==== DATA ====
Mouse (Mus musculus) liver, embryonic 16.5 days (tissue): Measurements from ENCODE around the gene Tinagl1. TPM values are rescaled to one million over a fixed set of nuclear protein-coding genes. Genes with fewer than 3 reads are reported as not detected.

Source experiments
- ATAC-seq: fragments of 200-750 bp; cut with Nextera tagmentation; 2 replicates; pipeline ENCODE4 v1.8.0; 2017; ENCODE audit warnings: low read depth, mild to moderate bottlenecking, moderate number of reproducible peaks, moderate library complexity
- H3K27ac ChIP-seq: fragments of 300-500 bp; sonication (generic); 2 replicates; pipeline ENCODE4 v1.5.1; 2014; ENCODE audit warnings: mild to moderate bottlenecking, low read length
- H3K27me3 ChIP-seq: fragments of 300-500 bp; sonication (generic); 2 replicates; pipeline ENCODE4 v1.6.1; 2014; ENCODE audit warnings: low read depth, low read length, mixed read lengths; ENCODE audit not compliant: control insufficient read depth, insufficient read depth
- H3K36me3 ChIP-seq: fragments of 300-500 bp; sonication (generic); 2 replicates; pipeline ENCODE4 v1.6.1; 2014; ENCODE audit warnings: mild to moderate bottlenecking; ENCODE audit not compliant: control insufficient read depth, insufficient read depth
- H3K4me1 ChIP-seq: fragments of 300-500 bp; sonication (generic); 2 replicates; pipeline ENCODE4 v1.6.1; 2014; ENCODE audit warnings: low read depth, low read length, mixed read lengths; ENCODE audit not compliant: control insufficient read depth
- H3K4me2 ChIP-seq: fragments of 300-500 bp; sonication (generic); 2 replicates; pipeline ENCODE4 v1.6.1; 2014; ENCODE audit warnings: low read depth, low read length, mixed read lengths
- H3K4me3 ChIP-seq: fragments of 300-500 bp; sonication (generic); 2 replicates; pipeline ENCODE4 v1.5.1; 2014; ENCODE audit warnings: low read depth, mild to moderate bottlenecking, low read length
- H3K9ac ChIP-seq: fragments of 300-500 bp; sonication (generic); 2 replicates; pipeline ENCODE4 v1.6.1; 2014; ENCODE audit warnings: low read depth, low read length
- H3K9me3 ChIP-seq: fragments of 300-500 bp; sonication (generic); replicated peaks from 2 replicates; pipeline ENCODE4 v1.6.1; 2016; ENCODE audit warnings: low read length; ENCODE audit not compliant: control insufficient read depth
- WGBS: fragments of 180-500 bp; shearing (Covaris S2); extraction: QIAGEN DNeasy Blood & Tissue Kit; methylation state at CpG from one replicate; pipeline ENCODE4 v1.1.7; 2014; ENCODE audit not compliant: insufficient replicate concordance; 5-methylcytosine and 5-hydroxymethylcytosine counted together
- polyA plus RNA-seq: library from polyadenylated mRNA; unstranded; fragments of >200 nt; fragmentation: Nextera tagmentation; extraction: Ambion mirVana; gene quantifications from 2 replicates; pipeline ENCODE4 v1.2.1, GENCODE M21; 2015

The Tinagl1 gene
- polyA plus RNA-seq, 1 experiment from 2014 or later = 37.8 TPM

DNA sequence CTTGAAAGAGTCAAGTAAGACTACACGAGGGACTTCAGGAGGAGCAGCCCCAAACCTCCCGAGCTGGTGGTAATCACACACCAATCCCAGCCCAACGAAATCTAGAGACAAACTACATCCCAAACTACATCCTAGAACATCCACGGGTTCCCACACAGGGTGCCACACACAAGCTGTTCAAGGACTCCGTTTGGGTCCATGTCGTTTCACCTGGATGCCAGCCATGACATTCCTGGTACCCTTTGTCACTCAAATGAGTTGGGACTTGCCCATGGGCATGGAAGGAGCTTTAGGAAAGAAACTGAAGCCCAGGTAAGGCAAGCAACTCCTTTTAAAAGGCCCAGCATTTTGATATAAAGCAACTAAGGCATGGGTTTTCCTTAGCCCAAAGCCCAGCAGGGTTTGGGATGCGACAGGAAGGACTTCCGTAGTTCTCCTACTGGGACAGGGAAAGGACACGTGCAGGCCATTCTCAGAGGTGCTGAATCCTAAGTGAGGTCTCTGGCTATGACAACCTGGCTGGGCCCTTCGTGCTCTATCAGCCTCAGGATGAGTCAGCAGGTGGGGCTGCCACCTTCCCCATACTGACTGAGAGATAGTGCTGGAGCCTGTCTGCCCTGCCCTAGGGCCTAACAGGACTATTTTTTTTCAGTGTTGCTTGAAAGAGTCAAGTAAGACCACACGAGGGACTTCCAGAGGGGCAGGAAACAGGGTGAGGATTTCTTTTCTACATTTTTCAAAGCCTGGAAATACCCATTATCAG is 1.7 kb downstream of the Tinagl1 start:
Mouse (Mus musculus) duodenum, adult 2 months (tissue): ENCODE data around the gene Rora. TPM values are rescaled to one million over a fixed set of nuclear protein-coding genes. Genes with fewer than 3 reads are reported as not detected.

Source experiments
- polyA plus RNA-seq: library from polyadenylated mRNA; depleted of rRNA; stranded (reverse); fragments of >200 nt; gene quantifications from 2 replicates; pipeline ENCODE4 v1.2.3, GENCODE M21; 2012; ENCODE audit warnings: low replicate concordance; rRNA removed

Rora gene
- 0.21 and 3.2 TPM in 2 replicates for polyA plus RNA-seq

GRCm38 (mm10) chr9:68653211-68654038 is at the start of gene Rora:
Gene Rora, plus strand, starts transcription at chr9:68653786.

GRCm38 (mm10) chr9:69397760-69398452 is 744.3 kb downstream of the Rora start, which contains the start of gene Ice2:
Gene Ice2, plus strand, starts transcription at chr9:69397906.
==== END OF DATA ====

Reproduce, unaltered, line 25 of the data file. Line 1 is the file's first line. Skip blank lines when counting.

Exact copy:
Gene Ice2, plus strand, starts transcription at chr9:69397906.